Friday, January 11, 2008

Making S3 Folders In Ruby

Amazon's S3 storage service is a really cool way to store and serve up massive quantities of data. Interestingly, it is more like a database than like a file system. Despite the convenience of referring to an object like "/path/to/thing.jpg" S3 really does not have any separate objects for "/path" or "/path/to". In fact, neither "/path" nor "/path/to" even exist.

This is why, when you store an S3 object, the name it is given is called "key" instead of "filename". It functions like a database key, returning a file. However, as very "ultra hipster Web 2.0" as this may be, it is still convenient to browse a large collection of files by using a familiar directory/sub-directory/etc.

In fact, all of the S3 utilities that I use allow you to create a folder inside of a bucket, and sub-folders inside of that etc. But I did not see any programmatic facility for creating a folder independent of any object inside of S3. If you have been paying attention, you remember that in S3 there is no such thing as a directory! So how do these nice GUI browsers do it?

I did some Googling, but no luck, beyond "it couldn't be done". Since I had two different programs that already did it, I knew THAT wasn't the case. It took a little old-fashioned investigation... I looked directly at the output from a query to a bucket that had the little folders in them already.

Lo and behold, it turns out, they cheat, by creating a specially named object for each "directory". For a directory named "/path", you would create an object with the key "path_$folder$", and for a directory named "/path/to", you create an object with the key "path/to_$folder$". Then to get a directory listing for "/path" you just do a query on S3 for all object whose key starts with "/path". Ignore any objects that end with "_$folder$" and there you have it: S3 folders.

I decided that it would be nice if the aws/s3 gem would support this foldering the same way that copying a file within a file system does: if the enclosing directories do not exist, they are created before the file copy.

Thanks to the beauty of modern dynamic languages, I was easily able to put together a little monkeypatch for aws/S3 to the S3Object class, that handles this.

# This is an extension to S3Object that supports the emerging 'standard' for virtual folders on S3.
# For example:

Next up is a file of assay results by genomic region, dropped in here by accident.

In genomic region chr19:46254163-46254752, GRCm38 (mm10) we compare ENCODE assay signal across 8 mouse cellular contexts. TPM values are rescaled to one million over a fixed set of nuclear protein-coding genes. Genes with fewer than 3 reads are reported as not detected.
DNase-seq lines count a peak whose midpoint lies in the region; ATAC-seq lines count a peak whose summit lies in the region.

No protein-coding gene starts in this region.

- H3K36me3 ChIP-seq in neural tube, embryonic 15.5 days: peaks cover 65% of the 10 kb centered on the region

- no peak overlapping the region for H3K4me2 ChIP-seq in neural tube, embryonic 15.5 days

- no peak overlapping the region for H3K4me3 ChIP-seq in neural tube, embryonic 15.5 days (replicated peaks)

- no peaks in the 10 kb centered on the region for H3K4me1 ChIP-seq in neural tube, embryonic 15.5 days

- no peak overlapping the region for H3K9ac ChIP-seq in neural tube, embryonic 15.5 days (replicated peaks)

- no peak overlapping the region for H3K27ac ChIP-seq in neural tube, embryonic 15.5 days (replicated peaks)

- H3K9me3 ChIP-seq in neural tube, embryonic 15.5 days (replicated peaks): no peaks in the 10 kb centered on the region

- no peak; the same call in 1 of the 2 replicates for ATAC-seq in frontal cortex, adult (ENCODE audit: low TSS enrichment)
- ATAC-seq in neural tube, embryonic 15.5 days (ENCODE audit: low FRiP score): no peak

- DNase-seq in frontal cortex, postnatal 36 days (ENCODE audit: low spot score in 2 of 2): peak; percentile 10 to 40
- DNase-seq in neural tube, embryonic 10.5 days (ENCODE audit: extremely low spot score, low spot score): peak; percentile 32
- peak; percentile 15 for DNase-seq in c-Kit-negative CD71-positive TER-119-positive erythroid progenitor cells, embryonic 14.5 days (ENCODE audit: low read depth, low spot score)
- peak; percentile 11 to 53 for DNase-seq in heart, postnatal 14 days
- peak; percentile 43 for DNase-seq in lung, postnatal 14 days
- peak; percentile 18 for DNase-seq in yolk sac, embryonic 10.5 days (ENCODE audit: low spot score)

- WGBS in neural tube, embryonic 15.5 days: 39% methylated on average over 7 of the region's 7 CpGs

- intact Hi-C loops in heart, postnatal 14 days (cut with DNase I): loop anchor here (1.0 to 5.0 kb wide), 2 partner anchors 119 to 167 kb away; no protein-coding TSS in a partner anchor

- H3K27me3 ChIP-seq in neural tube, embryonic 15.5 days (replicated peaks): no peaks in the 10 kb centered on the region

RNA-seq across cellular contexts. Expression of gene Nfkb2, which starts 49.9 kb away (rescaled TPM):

#'/folder/to/greeting.txt', 'hello world!', 'ron', :use_virtual_directories => true)
# This will create an object in S3 that mimics a folder, as far as the S3 GUI browsers like
# the S3 Firefox Extension or Bucket Explorer are concerned.
module AWS
module S3
class S3Object
class << self

alias :original_store :store
def store(key, data, bucket = nil, options = {})
store_folders(key, bucket, options) if options[:use_virtual_directories]
original_store(key, data, bucket, options)

def store_folders(key, bucket = nil, options = {})
folders = key.split("/")
current_folder = "/"
folders.each {|folder|
current_folder += folder
store_folder(current_folder, bucket, options)
current_folder += "/"

def store_folder(key, bucket = nil, options = {})
original_store(key + "_$folder$", "", bucket, options) # store the magic entry that emulates a folder

Sure, you can have the best of both worlds: massive virtual storage, and a convenient directory-like structure. And now you can have it with your favorite Ruby S3 library.

Happy storage!


Christian Schmidt said...

>Then to get a directory listing for
>"/path" you just do a query on S3 for
>all object whose key starts with
Actually you need to ask for keys starting with "/path/", i.e. including a trailing space. Otherwise you'll all also get e.g. "/pathfinder".

That is why I don't understand this convention. I would have preferred to call the dummy file "path/$folder$". In this way it would work much better with the prefix and delimiter parameters. Don't you agree?

Ron Evans said...

Yes, the convention for the dummy "folder" is rather odd. Not to mention not really documented anywhere, which certainly doesn't help!

Anonymous said...

I've been looking at this convention for a program I am writing using S3. I can say the reason they don't use the path/$folder$ convention you mentioned is because if you use the delimiter functionality in amazon then you won't know if the key is a folder without running another query on every key you get back.

Meaning if you do a query on /root/ using / as the delimiter then you'll get back File1, File2, Folder1, Folder2 but you won't know which ones are files and folders without doing 4 more queries. With this path$folder$ way you'll get back File1, File2, Folder1$folder$, Folder2$folder$ so it's easy to identify the folders without more hits to S3.

vinay said...

Hi Ron Evans,
I think your monkey patch is the thing I was looking for the integration of S3. But I am in a fix here. Could you be patient enough and guide me as to where do I need to apply the monkey patch. If I copy paste it to my gem that I think will not be advisable as when I update the gem the patch would be lost.

Would be nice on your part to be elobrative on the place where the code is to be used for beginners like me. And more over would also appreciate if you could post an example of retrieving a file from S3 virtual folder.


Pavan said...

If you are using rails, then including the monkey patch in one of the files in library would be enough.

Bill said...

Way cool! Thanks for creating this!